The last and final woman who inspired me through sports was Jane Claire Arender. Arender is a freshman, public relations major from Brandon, MS. She didn’t play any type of sports until she arrived at the University of Southern Mississippi. Through her sorority involvement, she was forced to get her feet wet with intramural sports.
Arender plays coed and all girl intramural sports. She plays coed softball, basketball, softball, dodgeball, and soccer. Arender said she gets annoyed because the Recreation and Sports department at USM places different stipulations on the coed intramural games.
For instance, in softball you have to under hand the ball and pitch it slow pitch. You start the game with one strike automatically, so they take away the idea of “three strikes ur out”. There also has to be a strict rotation of “boy, girl, boy, girl” when playing.
“They go easier on us because we’r girls, which sort of takes some of the fun out of the games. I believe their is equal opportunity for boys and girls in intramural sports at USM but the coed games are definitely bias toward making girls feel more comfortable playing with guys,” Arender said.
I never pegged JC as a sports girl anyway, so I was pleasantly surprised when I found out she played intramurals. I’m proud of her for stepping out of her comfort zone and into the world of sports, despite if there may be some biases involved.
The next woman that inspired me to write about women in sports is McKenna Bryant. McKenna is a freshman, political science major from Hattiesburg, MS. She plans to be the president of the United States one day. Besides her political aspirations, McKenna has been dancing since she was a little girl. Her two older sisters inspired her to participate in dance and gymnastics.
Bryant said she hates when people say “dancing is not a sport”.
“I most definitely believe dancing is a sport, it requires the utmost physicality, athleticism, and hard work and dedication. Dancing requires just as many physical skills and just as many practices as any other sport to attain such skills,” Bryant said.
She’s also not a fan of how men are seen as more feminine when they choose to dance. She thinks that dancing requires an extraordinary amount of strength that men and women both possess. Bryant believes it is important not to put a “gender” on sports.
We’ve made a heap of progress when it comes to equality in sports, but McKenna gave me a new perspective to think about. In some sports labeled “for women only”, men deal with some of the same identity and equality issues as women in predominantly male sports. We should all be working to erase stigmas in the sports world, so that everyone can play whatever sport they want to without backlash.
Happy International Women’s Day! It is only right for me to blog on this day honoring and celebrating women in our respective roles in this society, even in the sports world. Today, I am honoring 21-year-old, Olympic gold medalist in boxing, Claressa Shields.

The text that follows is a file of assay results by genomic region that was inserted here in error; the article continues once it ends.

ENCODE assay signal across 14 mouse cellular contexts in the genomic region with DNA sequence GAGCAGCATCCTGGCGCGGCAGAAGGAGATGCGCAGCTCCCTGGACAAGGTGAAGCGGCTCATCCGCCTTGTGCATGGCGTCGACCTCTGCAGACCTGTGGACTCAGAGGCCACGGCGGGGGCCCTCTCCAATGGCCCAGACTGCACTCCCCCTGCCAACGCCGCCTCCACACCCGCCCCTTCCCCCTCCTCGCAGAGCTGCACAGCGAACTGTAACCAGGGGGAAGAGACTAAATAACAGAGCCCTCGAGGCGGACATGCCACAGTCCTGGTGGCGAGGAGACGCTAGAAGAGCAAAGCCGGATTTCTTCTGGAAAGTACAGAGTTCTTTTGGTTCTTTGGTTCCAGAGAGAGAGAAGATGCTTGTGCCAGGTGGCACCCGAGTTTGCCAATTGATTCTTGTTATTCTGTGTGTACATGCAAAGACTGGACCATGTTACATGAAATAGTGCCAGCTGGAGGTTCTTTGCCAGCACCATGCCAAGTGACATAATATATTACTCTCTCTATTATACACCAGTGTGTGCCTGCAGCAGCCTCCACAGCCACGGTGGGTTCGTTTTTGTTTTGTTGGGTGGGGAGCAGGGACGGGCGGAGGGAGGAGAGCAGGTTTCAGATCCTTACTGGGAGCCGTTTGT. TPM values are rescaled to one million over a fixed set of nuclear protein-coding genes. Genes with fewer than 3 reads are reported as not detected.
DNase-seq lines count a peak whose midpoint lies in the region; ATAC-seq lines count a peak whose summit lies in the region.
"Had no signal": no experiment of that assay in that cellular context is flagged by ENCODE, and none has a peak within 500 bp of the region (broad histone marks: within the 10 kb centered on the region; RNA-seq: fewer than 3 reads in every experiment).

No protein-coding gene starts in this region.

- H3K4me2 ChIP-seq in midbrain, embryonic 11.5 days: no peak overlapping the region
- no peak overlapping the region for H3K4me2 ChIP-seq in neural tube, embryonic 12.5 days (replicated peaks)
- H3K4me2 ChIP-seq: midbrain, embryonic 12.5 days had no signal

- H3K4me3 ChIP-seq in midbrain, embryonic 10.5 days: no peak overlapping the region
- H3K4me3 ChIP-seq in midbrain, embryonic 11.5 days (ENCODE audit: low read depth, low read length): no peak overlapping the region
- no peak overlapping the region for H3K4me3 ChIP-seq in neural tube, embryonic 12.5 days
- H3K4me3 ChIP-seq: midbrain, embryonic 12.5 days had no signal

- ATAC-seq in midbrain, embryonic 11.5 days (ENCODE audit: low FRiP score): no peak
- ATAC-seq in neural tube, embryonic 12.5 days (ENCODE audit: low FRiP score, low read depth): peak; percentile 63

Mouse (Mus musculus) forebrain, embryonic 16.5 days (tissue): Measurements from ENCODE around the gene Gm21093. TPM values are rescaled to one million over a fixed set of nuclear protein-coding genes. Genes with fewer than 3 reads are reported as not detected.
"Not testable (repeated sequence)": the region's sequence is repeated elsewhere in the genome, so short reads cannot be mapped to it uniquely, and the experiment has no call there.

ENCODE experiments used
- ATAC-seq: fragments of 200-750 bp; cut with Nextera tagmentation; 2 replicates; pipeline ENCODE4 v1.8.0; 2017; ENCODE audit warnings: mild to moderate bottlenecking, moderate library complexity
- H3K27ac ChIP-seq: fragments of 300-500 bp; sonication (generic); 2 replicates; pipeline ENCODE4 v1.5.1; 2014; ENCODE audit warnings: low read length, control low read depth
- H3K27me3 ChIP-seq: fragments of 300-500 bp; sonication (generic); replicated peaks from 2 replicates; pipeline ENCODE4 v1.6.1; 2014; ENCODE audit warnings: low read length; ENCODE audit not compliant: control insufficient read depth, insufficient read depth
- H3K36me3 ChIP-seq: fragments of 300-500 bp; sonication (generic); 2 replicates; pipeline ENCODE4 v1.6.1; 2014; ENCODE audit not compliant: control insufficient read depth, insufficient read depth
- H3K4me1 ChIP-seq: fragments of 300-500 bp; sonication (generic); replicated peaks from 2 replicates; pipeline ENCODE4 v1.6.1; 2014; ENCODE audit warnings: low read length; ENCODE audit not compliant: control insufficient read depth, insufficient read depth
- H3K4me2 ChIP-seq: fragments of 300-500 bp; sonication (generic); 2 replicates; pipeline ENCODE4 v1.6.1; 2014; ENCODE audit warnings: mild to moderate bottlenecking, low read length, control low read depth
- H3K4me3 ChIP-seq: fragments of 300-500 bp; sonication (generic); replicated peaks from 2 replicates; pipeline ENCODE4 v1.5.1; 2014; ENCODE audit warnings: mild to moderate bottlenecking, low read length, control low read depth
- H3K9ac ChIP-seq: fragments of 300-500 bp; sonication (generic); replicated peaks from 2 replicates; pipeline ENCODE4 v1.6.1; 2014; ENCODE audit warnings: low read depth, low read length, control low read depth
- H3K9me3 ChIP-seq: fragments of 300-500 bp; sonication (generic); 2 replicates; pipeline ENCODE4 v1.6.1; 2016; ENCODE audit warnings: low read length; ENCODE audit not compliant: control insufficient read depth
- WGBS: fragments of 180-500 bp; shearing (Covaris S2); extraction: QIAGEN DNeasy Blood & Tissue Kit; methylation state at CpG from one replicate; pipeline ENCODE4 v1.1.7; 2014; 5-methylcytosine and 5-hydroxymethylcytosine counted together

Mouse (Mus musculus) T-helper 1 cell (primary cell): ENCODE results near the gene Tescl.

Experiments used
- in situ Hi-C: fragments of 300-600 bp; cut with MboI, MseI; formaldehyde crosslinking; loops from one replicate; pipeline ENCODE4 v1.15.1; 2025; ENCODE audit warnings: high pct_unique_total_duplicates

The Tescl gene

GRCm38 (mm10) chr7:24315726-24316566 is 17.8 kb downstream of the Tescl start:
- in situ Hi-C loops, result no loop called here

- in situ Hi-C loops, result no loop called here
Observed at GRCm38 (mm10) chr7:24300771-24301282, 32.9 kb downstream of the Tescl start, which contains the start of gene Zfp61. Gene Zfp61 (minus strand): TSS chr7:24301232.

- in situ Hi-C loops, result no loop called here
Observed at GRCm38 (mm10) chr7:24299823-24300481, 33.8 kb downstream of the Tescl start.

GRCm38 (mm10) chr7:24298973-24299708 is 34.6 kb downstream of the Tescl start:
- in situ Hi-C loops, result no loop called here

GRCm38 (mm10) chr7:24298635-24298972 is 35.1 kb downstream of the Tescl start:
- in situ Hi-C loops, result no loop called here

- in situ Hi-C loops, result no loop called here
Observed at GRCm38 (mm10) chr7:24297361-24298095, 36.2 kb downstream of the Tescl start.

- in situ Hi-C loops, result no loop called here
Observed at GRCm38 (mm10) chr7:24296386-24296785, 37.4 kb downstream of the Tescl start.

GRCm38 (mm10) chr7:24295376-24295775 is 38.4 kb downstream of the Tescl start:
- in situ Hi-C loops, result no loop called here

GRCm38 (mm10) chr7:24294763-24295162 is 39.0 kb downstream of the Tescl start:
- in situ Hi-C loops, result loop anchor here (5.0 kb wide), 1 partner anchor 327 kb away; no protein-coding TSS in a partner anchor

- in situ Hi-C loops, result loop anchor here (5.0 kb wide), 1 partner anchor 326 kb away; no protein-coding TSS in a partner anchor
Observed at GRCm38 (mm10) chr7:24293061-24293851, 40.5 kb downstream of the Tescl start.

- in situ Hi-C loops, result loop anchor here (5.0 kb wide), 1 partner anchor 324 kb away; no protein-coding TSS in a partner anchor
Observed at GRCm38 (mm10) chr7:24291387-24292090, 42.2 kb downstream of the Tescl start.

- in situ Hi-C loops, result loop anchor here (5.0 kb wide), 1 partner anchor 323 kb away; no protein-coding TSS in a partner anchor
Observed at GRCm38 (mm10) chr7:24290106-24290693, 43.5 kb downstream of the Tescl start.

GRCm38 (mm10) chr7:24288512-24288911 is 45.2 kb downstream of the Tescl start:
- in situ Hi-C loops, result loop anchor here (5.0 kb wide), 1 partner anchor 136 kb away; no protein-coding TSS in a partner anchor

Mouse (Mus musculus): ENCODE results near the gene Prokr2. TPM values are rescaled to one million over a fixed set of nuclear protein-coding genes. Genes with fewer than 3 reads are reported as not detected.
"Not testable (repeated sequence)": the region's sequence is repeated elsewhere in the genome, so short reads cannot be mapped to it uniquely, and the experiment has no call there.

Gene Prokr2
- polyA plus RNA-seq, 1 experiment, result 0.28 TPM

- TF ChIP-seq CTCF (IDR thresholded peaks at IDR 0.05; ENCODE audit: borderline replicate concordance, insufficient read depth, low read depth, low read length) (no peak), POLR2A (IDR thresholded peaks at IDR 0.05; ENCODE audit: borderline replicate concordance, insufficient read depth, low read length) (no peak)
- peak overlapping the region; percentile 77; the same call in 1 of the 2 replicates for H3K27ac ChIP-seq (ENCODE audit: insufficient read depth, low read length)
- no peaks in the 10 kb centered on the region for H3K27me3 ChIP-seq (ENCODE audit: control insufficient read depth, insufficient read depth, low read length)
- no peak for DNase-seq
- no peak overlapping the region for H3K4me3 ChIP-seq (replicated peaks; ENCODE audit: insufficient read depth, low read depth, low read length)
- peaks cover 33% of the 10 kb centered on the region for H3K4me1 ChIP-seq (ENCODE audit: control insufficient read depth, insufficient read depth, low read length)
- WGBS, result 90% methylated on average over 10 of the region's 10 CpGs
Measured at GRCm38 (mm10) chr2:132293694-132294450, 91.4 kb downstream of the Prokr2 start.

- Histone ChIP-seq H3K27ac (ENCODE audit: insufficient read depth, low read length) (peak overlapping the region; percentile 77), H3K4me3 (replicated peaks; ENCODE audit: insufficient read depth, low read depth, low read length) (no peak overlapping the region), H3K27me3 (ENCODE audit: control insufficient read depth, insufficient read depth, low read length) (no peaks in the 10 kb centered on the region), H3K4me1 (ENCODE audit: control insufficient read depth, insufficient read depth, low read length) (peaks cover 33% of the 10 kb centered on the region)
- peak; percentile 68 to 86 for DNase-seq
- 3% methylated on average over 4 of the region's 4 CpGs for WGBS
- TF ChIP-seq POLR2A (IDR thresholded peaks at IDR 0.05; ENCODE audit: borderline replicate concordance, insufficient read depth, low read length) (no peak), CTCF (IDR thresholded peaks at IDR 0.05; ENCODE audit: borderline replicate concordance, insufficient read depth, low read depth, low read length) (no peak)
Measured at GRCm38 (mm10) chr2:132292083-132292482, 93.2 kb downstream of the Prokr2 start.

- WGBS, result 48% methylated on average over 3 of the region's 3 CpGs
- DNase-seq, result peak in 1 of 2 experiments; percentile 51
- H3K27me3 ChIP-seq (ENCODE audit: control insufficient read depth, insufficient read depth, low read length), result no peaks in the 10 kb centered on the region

Claressa Shields was born in Flint, Michigan. She was introduced to boxing by her father, Bo Shields, who had boxed in underground leagues. He talked to her about boxer Laila Ali, piquing her interest in the sport. At that time she began boxing at Berston Field House in Flint, where she met her coach and trainer, Jason Crutchfield. Claressa gives credit to her grandmother who encouraged her to not accept restrictions based on her gender.
Shields first made history when she became the first U.S. boxer to win two gold medals in 2016. Claressa will also make history this weekend. She is fighting in the ShoBox event, where she will be competing close to her hometown. This is historic, because Shields has just recently stepped into the world of professional boxing and has only fought in one match. She never dreamed that she would be chosen to fight in the main boxing event for Showtime Boxing.
Even though her transition from the amateurs to the pros just started, Shields is very excited and unbothered about fighting her opponent on March 10, 2017. Her opponent is a Hungarian fighter who has fought 23 pro fights and has gone 134 rounds. This seems intimidating compared to Shields’ one pro fight and four rounds. Yet Shields isn’t concerned about the disparity and is also heavily favored to beat her opponent.
Thank you to Claressa Shields for having the courage to break gender barriers in boxing and for not letting her age or lack of experience keep her from taking a chance and establishing herself in a male dominated field. Her black girl magic is showing! #BlackGirlMagic
It seems to me that African-American women are good at being “first” when it comes to sports. Our next black, female legend is Sheryl Denise Swoopes. Swoopes was born March 25, 1971. She was born in Brownfield, Texas where she was raised by her mother Louise Swoopes. She was introduced to basketball by her three older brothers. At seven years old, she began competing in a local children’s league called Little Dribblers. Her high school basketball career took place at Brownfield High.